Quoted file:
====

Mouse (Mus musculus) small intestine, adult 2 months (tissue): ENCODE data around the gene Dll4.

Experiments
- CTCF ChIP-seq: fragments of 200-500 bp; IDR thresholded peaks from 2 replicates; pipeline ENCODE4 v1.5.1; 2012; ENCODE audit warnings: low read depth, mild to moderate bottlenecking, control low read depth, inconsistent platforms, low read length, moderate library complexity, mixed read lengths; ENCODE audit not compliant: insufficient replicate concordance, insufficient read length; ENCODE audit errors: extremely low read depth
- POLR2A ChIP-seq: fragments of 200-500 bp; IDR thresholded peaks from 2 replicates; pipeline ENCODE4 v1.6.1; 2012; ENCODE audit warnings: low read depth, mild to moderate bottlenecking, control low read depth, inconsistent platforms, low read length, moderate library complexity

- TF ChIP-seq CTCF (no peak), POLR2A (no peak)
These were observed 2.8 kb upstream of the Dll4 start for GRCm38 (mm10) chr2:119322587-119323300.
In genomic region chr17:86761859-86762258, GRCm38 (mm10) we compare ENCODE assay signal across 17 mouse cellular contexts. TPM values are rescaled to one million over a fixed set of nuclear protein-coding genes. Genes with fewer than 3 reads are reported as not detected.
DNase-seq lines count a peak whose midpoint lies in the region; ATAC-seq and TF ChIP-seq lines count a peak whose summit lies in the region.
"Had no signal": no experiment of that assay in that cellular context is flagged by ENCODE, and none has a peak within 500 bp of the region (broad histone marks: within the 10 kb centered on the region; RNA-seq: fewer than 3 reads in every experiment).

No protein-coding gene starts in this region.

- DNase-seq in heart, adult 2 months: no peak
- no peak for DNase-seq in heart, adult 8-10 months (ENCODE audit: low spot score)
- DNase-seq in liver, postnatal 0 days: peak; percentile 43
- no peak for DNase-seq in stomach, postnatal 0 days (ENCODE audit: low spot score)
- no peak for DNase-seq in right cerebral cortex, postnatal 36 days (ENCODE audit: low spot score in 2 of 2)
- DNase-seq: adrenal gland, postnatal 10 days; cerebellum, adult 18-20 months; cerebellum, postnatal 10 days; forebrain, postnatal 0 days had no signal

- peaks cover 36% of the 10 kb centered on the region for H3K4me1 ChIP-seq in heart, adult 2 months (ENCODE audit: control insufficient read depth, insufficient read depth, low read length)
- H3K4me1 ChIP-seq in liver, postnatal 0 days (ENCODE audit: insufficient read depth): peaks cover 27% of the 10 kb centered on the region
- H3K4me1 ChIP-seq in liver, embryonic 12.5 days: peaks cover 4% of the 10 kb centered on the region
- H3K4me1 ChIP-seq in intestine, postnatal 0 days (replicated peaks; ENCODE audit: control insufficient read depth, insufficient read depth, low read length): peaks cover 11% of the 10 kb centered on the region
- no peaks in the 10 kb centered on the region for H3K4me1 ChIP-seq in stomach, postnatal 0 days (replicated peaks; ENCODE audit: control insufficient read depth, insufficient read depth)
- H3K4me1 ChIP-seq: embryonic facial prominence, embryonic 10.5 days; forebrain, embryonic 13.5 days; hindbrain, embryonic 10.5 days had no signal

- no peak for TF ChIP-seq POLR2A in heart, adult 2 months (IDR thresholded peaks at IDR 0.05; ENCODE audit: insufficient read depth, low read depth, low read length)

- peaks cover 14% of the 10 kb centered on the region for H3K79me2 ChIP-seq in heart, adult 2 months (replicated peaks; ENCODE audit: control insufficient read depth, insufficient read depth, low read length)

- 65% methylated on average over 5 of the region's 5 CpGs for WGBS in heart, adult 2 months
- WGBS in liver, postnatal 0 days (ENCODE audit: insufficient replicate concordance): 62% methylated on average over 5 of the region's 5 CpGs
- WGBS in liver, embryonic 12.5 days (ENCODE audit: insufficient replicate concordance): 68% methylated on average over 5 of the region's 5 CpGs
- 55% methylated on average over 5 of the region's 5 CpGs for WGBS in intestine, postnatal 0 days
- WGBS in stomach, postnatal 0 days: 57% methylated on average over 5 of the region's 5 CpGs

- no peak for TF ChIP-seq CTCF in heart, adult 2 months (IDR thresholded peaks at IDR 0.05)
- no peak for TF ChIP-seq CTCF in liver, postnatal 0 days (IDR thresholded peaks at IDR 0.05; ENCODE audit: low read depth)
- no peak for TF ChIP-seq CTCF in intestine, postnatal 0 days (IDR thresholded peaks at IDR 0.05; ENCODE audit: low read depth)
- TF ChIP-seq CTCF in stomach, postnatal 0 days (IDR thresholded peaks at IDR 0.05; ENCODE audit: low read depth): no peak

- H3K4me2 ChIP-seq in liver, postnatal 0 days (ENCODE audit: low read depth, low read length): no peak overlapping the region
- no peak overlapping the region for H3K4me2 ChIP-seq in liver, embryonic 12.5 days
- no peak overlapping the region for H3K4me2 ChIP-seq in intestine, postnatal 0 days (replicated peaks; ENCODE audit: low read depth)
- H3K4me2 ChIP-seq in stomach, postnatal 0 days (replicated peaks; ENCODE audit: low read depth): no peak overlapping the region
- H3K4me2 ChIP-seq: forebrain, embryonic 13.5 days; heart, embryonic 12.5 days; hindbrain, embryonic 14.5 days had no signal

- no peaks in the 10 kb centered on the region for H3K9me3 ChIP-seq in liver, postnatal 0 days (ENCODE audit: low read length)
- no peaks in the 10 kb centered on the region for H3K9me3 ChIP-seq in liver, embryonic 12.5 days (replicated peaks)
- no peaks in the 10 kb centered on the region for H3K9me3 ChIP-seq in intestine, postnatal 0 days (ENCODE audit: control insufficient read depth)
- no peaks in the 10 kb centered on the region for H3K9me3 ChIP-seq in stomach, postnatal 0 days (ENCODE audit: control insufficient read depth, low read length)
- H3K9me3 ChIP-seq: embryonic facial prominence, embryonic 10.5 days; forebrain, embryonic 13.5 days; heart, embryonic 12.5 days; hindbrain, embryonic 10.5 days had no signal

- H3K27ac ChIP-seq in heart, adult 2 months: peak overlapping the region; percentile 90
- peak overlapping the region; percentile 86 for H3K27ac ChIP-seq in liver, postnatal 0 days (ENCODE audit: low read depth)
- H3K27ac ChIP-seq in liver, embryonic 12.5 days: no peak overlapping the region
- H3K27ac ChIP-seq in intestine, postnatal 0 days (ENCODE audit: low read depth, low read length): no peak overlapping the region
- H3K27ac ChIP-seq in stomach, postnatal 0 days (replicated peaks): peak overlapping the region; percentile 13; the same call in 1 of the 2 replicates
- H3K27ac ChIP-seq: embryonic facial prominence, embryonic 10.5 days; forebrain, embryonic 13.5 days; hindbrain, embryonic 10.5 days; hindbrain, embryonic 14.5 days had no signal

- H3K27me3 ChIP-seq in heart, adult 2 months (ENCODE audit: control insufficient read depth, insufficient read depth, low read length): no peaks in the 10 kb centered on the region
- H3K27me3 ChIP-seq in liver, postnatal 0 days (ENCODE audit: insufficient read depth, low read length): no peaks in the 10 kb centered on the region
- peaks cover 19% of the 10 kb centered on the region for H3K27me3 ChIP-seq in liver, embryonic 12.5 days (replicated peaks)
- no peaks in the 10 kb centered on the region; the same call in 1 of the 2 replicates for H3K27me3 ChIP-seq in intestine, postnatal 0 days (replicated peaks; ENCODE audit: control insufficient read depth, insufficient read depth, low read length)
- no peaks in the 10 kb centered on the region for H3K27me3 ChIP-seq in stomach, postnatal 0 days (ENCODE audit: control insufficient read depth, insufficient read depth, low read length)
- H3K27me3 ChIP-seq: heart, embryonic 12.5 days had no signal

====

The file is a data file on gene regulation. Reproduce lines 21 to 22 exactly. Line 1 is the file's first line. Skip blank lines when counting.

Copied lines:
- no peaks in the 10 kb centered on the region for H3K4me1 ChIP-seq in stomach, postnatal 0 days (replicated peaks; ENCODE audit: control insufficient read depth, insufficient read depth)
- H3K4me1 ChIP-seq: embryonic facial prominence, embryonic 10.5 days; forebrain, embryonic 13.5 days; hindbrain, embryonic 10.5 days had no signal